The problem of a calorie restriction and thus carbohydrate restriction before training sessions, low or high intensity ones is the muscle damage arising as a result of low carbohydrate availability. And because the training sessions only got more intense and the qualifications were coming up, body mass loss simply wasn’t possible anymore. Hence Tim and Blaž decided to maintain the body mass and rather focus on executing the training properly.

Blaž explains:

“We know that maintaining the body mass is not easy especially as energy needs depend on intensity and duration of training. We also know that Tim has a stressful job, so our goal was to adjust and set the optimal meals according to his daily schedule and make sure that he doesn’t spend too much time obsessing with food. Tim can easily ingest large amounts of carbohydrates if needed, so that was never an issue. So the goal was to adjust the protein intake that is the most important for inducing the feeling of satiety. In addition to this, sufficient protein intake helps with preservation of muscle mass. In combination with carbohydrate protein is also important for optimal recovery. So I recommended Tim to eat at least 2 grams of high quality protein per kg of body mass per day. As it is very difficult to self monitor the food intake I asked Tim to send me photos of the meals so that I kept track of what he ate and provide him feedback on food choices.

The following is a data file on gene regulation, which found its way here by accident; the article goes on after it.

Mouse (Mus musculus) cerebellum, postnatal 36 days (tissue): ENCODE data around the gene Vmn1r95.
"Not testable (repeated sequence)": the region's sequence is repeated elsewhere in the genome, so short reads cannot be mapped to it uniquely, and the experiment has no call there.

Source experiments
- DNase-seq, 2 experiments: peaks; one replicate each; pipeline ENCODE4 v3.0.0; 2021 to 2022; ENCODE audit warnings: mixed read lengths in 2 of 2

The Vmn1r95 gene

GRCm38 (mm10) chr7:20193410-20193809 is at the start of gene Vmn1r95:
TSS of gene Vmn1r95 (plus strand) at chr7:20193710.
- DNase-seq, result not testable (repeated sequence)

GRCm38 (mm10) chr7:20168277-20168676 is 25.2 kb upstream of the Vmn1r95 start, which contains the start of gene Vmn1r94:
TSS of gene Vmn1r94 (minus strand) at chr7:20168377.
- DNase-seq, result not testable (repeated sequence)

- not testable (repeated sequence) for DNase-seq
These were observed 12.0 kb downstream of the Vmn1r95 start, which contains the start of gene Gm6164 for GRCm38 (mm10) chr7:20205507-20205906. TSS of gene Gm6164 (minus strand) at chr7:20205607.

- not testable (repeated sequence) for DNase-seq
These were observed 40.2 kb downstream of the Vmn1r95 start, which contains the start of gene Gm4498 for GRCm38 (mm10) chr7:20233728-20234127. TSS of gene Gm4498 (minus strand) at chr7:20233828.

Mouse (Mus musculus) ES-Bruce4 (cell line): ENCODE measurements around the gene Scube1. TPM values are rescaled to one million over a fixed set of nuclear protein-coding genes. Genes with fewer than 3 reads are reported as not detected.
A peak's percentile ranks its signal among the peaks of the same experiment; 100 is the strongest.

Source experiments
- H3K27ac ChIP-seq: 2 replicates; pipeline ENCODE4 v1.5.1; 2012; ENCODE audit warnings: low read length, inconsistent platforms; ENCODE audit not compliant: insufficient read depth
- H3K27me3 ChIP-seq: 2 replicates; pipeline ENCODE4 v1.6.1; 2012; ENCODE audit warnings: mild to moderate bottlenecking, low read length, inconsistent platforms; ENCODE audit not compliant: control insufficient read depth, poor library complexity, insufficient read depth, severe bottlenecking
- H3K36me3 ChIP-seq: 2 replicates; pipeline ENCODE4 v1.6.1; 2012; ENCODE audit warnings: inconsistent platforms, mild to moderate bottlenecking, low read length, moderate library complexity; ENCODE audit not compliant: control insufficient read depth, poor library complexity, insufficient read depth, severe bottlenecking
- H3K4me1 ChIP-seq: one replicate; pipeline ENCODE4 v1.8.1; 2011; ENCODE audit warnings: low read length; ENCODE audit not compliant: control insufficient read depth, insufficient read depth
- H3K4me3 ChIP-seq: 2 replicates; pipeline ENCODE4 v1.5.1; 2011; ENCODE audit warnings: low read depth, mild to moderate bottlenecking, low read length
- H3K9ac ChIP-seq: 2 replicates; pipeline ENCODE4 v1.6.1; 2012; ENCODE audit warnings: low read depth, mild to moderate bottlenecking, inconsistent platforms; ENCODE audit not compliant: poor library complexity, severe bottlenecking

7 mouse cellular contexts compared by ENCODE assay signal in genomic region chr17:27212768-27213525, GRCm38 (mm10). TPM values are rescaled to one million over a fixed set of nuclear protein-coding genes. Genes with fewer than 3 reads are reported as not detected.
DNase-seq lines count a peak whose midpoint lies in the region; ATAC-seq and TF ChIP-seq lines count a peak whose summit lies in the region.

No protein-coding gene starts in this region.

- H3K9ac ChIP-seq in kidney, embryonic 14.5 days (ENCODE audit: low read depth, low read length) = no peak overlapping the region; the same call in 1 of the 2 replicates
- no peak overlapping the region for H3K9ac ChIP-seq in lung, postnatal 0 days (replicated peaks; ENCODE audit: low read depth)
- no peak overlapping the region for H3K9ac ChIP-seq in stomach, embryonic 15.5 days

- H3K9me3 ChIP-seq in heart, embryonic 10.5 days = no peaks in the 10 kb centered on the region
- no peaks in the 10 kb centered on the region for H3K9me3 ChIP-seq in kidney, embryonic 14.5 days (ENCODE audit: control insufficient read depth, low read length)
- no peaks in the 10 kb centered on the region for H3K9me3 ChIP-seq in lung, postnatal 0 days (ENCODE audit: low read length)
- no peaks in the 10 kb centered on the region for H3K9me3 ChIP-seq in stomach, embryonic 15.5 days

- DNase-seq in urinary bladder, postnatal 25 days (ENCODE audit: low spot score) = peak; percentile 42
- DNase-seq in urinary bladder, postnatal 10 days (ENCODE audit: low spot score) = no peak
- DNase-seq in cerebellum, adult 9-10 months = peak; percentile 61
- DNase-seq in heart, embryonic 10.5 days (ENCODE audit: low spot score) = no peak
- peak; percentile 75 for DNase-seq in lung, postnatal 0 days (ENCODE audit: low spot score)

Once Tim finishes with qualifications in the middle of October there will still be 3 weeks left to shed some more body mass for the final race and based on the training performance it will be decided on how much body mass he can lose.

The other thing that we get asked a lot is – what supplements does Tim use and recommend.

Not many actually… Tim uses Beta Alanine to increase carnosine levels in the muscle tissue that should end up helping him with buffering excess H+ ions that would otherwise be causing acidosis. Also, higher levels of carnosine should help with improved contractility in a fatigued state.

Another supplement that should help with performance of high intensity intervals would have been sodium bicarbonate. Tim used it in the past but due to the very unpleasant taste hated it so much that he cannot stand it anymore.

“I used it a few years ago when getting ready for Granfondo Stelvio Santini that I ultimately finished third. But the taste is so awful that I just cannot even imagine having it. On the top of this I commonly had gastrointestinal issues when I took it and I retained loads of water due to the sodium component of the supplement. And as I try to be as light as possible I do not think I am doing much here. Hence I am not taking it.”

That’s it for now… We will definitely keep you up-to-date!